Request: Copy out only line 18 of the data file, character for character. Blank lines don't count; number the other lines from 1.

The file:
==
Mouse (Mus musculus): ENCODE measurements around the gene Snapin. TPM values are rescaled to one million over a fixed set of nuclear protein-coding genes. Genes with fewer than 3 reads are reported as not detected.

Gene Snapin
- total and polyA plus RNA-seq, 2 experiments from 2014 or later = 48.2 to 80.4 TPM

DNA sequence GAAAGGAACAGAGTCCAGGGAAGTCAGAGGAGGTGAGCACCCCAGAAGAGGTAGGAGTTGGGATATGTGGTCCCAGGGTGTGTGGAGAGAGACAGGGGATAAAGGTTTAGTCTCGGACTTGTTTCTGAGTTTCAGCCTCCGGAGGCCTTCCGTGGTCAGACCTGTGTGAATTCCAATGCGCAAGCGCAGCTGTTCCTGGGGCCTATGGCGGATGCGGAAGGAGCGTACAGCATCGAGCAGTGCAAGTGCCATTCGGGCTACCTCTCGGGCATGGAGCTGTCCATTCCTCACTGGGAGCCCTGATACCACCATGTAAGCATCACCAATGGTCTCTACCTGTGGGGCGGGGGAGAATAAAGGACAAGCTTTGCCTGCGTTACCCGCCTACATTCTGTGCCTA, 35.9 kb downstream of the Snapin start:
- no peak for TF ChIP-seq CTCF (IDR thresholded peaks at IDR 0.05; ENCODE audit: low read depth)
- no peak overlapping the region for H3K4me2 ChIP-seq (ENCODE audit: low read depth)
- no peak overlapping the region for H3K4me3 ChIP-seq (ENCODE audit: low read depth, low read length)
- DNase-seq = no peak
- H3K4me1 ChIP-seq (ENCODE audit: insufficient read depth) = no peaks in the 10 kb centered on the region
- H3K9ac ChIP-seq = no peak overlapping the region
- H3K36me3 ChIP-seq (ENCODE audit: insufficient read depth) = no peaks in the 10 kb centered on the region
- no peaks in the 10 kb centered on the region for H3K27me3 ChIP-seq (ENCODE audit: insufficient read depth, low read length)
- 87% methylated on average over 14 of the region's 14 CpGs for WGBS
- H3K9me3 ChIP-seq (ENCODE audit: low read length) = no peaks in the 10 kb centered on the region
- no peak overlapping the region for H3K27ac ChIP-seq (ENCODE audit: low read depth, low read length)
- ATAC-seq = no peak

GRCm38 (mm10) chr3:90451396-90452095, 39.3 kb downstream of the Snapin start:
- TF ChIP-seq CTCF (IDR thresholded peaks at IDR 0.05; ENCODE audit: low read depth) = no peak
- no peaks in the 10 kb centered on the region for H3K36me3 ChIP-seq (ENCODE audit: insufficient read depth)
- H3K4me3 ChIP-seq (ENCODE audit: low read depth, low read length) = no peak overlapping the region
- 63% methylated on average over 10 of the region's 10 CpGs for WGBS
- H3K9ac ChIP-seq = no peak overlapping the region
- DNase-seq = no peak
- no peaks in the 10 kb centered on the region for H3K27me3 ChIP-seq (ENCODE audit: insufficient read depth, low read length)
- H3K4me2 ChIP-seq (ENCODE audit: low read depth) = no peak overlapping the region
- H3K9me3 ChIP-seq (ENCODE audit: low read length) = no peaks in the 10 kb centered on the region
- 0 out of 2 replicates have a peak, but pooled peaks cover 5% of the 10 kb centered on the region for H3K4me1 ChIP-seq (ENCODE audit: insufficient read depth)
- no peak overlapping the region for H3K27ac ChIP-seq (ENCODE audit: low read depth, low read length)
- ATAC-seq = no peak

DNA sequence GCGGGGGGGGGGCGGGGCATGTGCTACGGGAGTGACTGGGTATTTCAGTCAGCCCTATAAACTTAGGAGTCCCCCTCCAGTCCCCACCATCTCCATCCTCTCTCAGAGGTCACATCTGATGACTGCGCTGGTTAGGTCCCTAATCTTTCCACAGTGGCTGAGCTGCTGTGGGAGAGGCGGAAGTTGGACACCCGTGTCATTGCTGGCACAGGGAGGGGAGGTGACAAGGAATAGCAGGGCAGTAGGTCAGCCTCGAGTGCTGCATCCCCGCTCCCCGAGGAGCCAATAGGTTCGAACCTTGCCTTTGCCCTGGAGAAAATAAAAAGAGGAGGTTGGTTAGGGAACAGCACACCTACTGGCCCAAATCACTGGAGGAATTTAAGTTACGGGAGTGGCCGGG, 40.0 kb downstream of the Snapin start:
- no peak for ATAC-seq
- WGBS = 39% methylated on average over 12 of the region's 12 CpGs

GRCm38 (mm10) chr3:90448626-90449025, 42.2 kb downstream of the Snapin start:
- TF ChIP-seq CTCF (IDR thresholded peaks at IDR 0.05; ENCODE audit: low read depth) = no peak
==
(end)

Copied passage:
- TF ChIP-seq CTCF (IDR thresholded peaks at IDR 0.05; ENCODE audit: low read depth) = no peak